Monday, December 9, 2013
By Kevin Miller email@example.com
Washington Bureau Chief
WASHINGTON - Members of Maine's congressional delegation said Monday that they hope President Obama will lay out concrete proposals for putting the nation's economy on firmer ground and avoiding across-the-board spending cuts that are due to take effect next month.
Addressing Congress for the first time in his second term, Obama is expected to hit many of the themes of his re-election campaign, such as investing in infrastructure and renewable energy, protecting the middle class and collecting more taxes from the wealthy. He is also expected to urge congressional action on gun control and immigration reform.
Sen. Susan Collins said she hopes the president will outline a plan for addressing the nation's $16.4 trillion debt, which the Republican described as "unsustainable" and "the greatest threat to our nation's economic recovery."
Key to that will be avoiding the across-the-board "sequestration" cuts due to take effect in March absent an agreement between the White House and Congress, Collins said.
"I would like the president to outline a plan for avoiding the automatic, indiscriminate cuts set to take effect next month that would have devastating consequences for our national security and our economy," Collins said in a written statement. "Sequestration would cause great harm to America's safety in a dangerous world and Congress and the president need to set partisanship aside to resolve this issue."
Attending his first State of the Union speech -- sitting next to Collins -- will be Sen. Angus King, an independent.
"What I hope to hear is a concrete set of proposals for creating jobs," King said. "We've got a lot of issues around here: deficits and the sequester and all of these other things. But the paramount issue is the economy. And I'm hoping the president will lay out a plan that we can all get behind to get this economy moving."
King said he would not pre-judge but he hopes that any plan would include a mix of tax reform, infrastructure investment and training initiatives, all within existing resources.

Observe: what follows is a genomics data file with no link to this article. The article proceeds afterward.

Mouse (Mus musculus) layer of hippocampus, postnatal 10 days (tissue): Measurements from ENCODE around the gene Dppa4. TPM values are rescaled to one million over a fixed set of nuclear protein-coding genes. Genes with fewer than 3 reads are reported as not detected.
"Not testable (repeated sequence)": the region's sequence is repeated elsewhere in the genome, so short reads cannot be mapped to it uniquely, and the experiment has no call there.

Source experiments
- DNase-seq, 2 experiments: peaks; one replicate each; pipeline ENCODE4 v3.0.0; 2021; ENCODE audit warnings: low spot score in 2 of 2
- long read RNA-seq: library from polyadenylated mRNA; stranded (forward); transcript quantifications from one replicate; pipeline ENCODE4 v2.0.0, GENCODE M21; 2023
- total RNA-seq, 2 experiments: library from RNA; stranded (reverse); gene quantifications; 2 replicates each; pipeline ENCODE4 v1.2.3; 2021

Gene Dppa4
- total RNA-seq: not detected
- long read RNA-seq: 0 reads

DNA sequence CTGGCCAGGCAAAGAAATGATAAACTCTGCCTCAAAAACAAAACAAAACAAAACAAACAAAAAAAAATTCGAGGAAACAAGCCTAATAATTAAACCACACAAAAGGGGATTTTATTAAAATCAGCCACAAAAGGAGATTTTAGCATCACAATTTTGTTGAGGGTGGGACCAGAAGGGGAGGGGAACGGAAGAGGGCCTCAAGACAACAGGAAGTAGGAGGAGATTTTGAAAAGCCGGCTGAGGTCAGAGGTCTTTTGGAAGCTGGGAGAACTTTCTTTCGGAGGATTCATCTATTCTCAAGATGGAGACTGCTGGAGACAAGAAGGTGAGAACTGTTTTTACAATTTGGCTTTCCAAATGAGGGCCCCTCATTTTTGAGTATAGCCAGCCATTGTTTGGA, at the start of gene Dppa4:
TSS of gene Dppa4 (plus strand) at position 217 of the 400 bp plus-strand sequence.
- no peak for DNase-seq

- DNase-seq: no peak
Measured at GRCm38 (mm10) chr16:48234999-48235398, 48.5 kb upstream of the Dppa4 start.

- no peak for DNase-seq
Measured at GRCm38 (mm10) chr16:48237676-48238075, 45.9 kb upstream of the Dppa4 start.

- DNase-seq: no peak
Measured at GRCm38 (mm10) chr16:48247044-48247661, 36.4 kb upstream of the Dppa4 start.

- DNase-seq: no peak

Democratic Rep. Chellie Pingree said she, too, expects the economy to be foremost in the president's address, based on his comments to House Democrats last week.
Pingree also expects to hear the president push for immigration reform, proposals to reduce gun violence and action on climate change -- an issue that was largely missing during the president's first term and the 2012 campaign.
"He made very clear that he's going to talk about climate change and energy policy, and that is a breath of fresh air," she said.
Pingree is married to S. Donald Sussman, majority share owner of the Portland Press Herald.
Rep. Mike Michaud's list of items he would like to hear from the president includes plans for increased funding for the U.S. Economic Development Administration and enforcement of international trade laws.
On the latter, Michaud reiterated concerns that a large financial package offered by the Canadian government to restart a mill in Nova Scotia could affect paper mills in Maine and across the United States.
Michaud, a Democrat, said he would also like to hear the president address the health care needs of veterans.
"My hope is he will really focus on how we can improve not only access to care for veterans but also the backlog of claims," said Michaud, the top-ranking Democrat on the House Veterans Affairs Committee.
Obama is scheduled to deliver his State of the Union speech to a joint session of Congress at 9 p.m. Tuesday.
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